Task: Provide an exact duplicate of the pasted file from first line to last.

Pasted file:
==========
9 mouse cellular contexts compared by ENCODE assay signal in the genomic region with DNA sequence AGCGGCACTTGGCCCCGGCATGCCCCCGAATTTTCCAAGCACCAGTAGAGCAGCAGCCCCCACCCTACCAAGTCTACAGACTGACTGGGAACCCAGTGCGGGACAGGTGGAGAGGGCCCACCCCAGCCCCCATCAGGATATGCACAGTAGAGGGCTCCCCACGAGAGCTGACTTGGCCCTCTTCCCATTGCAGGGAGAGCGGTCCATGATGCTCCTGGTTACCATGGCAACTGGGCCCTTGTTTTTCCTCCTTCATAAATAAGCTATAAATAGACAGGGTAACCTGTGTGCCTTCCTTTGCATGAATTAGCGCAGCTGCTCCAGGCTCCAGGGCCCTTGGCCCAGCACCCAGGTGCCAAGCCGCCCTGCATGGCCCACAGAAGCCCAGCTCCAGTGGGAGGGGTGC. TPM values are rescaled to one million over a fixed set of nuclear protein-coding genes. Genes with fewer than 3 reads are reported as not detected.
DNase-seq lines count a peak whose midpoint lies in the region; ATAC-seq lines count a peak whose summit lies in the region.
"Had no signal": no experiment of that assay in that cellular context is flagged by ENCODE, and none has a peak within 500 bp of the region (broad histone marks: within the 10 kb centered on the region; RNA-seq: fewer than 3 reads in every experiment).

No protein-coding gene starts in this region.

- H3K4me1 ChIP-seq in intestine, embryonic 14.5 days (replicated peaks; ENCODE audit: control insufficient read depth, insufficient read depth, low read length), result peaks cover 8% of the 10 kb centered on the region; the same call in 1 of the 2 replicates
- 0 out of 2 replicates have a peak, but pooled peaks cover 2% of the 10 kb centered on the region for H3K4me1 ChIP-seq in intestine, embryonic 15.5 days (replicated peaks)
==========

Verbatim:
9 mouse cellular contexts compared by ENCODE assay signal in the genomic region with DNA sequence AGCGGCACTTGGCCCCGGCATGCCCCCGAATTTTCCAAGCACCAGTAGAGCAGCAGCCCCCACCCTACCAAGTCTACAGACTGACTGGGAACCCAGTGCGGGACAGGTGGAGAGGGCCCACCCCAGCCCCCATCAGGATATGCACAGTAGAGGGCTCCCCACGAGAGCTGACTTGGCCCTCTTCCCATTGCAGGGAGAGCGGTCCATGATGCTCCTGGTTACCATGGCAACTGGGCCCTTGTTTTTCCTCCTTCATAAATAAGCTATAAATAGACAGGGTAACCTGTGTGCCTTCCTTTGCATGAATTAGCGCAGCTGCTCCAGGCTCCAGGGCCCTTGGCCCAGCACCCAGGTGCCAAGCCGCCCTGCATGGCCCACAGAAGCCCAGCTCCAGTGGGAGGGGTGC. TPM values are rescaled to one million over a fixed set of nuclear protein-coding genes. Genes with fewer than 3 reads are reported as not detected.
DNase-seq lines count a peak whose midpoint lies in the region; ATAC-seq lines count a peak whose summit lies in the region.
"Had no signal": no experiment of that assay in that cellular context is flagged by ENCODE, and none has a peak within 500 bp of the region (broad histone marks: within the 10 kb centered on the region; RNA-seq: fewer than 3 reads in every experiment).

No protein-coding gene starts in this region.

- H3K4me1 ChIP-seq in intestine, embryonic 14.5 days (replicated peaks; ENCODE audit: control insufficient read depth, insufficient read depth, low read length), result peaks cover 8% of the 10 kb centered on the region; the same call in 1 of the 2 replicates
- 0 out of 2 replicates have a peak, but pooled peaks cover 2% of the 10 kb centered on the region for H3K4me1 ChIP-seq in intestine, embryonic 15.5 days (replicated peaks)